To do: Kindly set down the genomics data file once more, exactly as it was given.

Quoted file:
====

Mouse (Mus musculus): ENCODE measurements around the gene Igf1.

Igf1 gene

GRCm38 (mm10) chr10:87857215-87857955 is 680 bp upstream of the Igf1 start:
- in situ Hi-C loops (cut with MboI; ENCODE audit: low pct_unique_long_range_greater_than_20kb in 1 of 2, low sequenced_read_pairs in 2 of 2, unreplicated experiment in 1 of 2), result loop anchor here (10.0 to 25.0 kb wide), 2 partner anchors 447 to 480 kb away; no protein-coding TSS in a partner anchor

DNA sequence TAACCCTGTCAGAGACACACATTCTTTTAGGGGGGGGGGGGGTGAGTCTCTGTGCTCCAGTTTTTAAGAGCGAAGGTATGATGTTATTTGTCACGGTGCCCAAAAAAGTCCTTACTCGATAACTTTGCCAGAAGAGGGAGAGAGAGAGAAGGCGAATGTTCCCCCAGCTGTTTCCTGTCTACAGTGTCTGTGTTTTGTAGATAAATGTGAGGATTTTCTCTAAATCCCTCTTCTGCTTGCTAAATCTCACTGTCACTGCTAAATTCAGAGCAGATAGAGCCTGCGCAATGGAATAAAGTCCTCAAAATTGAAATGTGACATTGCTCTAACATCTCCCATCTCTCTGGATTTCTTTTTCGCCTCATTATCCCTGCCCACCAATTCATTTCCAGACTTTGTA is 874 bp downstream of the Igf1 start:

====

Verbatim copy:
Mouse (Mus musculus): ENCODE measurements around the gene Igf1.

Igf1 gene

GRCm38 (mm10) chr10:87857215-87857955 is 680 bp upstream of the Igf1 start:
- in situ Hi-C loops (cut with MboI; ENCODE audit: low pct_unique_long_range_greater_than_20kb in 1 of 2, low sequenced_read_pairs in 2 of 2, unreplicated experiment in 1 of 2), result loop anchor here (10.0 to 25.0 kb wide), 2 partner anchors 447 to 480 kb away; no protein-coding TSS in a partner anchor

DNA sequence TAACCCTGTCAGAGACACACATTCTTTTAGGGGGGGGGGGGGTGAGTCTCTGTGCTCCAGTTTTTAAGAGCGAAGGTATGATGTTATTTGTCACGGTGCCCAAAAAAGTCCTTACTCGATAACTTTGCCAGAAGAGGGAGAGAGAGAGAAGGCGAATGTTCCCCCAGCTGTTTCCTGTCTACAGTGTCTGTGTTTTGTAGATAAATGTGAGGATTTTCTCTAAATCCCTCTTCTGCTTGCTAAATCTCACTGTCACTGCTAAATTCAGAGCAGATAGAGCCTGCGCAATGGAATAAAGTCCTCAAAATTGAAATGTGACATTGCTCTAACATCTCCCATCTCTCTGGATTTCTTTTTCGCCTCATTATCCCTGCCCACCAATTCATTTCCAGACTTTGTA is 874 bp downstream of the Igf1 start: